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Microsoft open sources .Net under MIT license

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robojerk
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Microsoft open sources .Net under MIT license

Microsoft today announced plans to open source .NET, the company's software framework that primarily runs on Windows, and release it on GitHub.

Furthermore, Microsoft also unveiled plans to take .NET cross-platform by targeting both Mac OS X and Linux. In the next release, Microsoft plans to open source the entire .NET server stack, from ASP.NET 5 down to the Common Language Runtime and Base Class Libraries. The company will let developers build .NET cloud applications on multiple platforms; it is promising future support of the .NET Core server runtime and framework for Mac and Linux.

Ken Herbert
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Microsoft are joining the modern era

There are certainly some interesting developments coming out of Microsoft at the moment. This, Windows 10 being opened to the public, for free, for feedback during development, and the latest IE build having broader ES6 support than both Chrome Canary and Firefox Nightly are prime examples of this.

I'm looking forward to when the .NET Framework is fully open sourced - this will mean that we may actually be able to provide a portable .NET Framework, and thus completely portable .NET software.

farat_as
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If Microsoft will not open

If Microsoft will not open the source of .net framework, can we use mono-project for .net applications to make them fully-portable?

If microsoft will open the source code of .net framework that would be good news for WINE and mono-projects...

Ken Herbert
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Upon further reading...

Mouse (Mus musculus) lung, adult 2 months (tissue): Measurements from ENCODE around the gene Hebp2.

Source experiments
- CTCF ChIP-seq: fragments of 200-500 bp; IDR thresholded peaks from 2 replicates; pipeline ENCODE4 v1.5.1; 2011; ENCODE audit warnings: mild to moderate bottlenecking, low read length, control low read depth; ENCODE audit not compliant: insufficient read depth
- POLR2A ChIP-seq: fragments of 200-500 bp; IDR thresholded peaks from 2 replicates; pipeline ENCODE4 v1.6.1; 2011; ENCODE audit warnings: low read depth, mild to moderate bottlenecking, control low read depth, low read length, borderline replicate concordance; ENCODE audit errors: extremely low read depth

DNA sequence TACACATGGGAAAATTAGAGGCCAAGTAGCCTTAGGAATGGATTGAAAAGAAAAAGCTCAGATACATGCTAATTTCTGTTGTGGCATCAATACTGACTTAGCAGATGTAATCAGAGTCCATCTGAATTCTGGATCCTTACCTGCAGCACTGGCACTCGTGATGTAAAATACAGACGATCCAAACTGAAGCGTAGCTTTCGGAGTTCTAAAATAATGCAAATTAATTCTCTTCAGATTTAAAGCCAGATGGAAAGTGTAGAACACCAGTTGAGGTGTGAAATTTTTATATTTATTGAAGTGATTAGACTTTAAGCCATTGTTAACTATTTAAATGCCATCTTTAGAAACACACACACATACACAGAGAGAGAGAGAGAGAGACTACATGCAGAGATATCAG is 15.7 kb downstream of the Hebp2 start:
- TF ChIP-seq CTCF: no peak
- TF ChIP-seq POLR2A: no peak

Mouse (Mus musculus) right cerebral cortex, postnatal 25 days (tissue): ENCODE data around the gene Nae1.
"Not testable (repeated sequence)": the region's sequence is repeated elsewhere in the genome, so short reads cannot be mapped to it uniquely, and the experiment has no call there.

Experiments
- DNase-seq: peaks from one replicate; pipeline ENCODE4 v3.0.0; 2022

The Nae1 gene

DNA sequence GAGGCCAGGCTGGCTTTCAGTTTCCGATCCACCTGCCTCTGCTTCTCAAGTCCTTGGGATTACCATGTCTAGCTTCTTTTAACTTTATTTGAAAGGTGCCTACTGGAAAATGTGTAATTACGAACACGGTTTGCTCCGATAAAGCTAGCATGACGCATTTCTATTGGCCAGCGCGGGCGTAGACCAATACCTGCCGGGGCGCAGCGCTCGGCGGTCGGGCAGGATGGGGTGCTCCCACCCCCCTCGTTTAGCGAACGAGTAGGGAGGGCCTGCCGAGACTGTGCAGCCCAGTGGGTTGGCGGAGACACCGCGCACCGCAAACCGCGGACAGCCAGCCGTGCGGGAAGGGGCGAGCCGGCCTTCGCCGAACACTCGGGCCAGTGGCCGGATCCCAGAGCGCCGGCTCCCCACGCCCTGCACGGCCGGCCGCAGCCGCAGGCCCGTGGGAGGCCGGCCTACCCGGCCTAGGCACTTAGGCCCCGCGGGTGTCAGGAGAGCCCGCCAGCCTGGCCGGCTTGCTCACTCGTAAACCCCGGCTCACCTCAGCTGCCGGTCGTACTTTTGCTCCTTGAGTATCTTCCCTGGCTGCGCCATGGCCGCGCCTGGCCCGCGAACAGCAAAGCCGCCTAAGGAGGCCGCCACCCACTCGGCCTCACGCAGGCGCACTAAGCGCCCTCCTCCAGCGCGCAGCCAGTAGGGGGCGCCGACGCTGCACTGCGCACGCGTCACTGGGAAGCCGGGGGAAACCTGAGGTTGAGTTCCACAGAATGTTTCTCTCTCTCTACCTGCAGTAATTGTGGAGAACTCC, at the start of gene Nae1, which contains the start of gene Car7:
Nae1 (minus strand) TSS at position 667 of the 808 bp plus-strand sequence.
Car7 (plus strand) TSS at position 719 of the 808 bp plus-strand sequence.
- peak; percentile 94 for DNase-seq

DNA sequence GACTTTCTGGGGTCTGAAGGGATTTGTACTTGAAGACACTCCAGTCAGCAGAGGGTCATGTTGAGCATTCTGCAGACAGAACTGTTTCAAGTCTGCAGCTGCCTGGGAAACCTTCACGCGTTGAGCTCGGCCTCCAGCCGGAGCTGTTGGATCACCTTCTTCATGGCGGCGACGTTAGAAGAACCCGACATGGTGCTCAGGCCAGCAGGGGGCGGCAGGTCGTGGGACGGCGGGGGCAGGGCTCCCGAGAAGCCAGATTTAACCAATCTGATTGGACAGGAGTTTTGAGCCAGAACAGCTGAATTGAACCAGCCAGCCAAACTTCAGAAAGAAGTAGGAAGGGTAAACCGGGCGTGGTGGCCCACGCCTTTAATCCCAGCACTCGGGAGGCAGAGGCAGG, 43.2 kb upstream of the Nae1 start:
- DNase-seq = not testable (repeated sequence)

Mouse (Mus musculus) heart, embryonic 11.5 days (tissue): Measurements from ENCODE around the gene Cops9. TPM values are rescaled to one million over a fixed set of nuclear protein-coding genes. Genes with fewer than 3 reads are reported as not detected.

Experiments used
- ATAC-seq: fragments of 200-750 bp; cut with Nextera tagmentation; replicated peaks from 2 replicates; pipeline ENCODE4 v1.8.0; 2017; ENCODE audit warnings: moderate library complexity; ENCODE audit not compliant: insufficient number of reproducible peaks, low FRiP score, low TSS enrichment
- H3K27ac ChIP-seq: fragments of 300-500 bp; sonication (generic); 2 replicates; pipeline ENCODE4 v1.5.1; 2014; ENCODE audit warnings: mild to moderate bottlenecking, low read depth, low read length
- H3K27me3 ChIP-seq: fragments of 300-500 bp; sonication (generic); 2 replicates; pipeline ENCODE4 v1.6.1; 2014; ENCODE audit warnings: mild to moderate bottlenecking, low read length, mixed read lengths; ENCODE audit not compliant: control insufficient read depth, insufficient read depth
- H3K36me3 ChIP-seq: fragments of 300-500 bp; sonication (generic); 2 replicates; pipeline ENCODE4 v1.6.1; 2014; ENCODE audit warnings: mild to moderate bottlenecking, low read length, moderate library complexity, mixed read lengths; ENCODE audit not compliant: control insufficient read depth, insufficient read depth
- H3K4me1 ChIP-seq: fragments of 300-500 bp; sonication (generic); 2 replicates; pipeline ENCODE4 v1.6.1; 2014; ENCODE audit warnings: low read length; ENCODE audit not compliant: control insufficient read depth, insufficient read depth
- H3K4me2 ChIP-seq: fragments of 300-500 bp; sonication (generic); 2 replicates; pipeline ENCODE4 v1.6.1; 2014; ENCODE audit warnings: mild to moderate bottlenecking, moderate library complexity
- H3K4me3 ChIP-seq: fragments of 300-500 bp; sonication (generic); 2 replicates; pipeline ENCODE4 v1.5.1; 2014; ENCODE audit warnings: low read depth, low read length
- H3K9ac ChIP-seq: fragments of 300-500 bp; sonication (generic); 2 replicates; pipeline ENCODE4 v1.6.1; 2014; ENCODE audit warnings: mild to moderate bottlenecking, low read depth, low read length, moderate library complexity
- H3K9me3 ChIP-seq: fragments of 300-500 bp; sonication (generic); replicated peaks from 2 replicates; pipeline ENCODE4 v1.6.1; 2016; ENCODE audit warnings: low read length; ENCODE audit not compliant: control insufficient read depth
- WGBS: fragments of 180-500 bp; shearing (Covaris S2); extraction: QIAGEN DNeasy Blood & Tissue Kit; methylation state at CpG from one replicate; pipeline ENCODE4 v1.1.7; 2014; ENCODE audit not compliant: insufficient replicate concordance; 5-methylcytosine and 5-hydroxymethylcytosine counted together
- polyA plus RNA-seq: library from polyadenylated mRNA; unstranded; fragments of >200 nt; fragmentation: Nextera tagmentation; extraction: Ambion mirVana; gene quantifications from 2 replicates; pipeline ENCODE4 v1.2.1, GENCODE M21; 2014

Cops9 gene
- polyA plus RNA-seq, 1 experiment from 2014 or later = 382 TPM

Microsoft are definitely in the process of open-sourcing the .NET Core (and other .NET stuff, but we are only interested in the Core), but there are some issues that may continue to make it impossible to fully support a portable .NET Framework.

.NET Core is a subset of the .NET Framework, so it does not include all functionality, thus some .NET apps will fail for no visible reason when running on .NET Core. This is also the reason we can't use Mono, because it does not replicate the full set of Framework functionality and some apps will refuse to work on it.

Microsoft have stated that they expect Framework features to appear in the Core through community-assisted development, but there will still be a period (possibly years) before all functionality can be implemented.

There is also the possibility that Microsoft may reject some Framework features from entering the Core code (bad idea because developers will just jump over to Mono or a direct fork of .NET Core, but Microsoft have made worse decisions in the past).

Potentially Microsoft may even continue to implement new Framework features outside of the open sourced Core (I hope not, but it may happen). If that happens then there may always be a gap between Core feature and Framework features.

Even if Microsoft don't do something silly along the way, we will still need to pick an unofficial build to use (or someone here may have to build it themselves).

There are a lot of variables here - if everything works the way I hope then we may one day have a viable portable .NET, if not we may never see a portable .NET. We just have to wait and see.

dboki89
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"Embrace, extend, extinguish"?

winterbloodWindows 10 being opened to the public, for free, for feedback during development,

They did this with Windows 7 as well. First time I tried Win7 was a free dev/RC version, downloaded directly from Microsoft. Didn't like it though.

winterblood.NET Core is a subset of the .NET Framework, so it does not include all functionality, thus some .NET apps will fail for no visible reason when running on .NET Core.

Typical "Embrace, extend, extinguish" mantra. Offer something to all platforms, but have an extended version only on yours. What is coded on other platforms will work on yours. What is coded on yours - fails on others.
https://en.wikipedia.org/wiki/Embrace,_extend_and_extinguish

My posts are old and likely no longer relevant.

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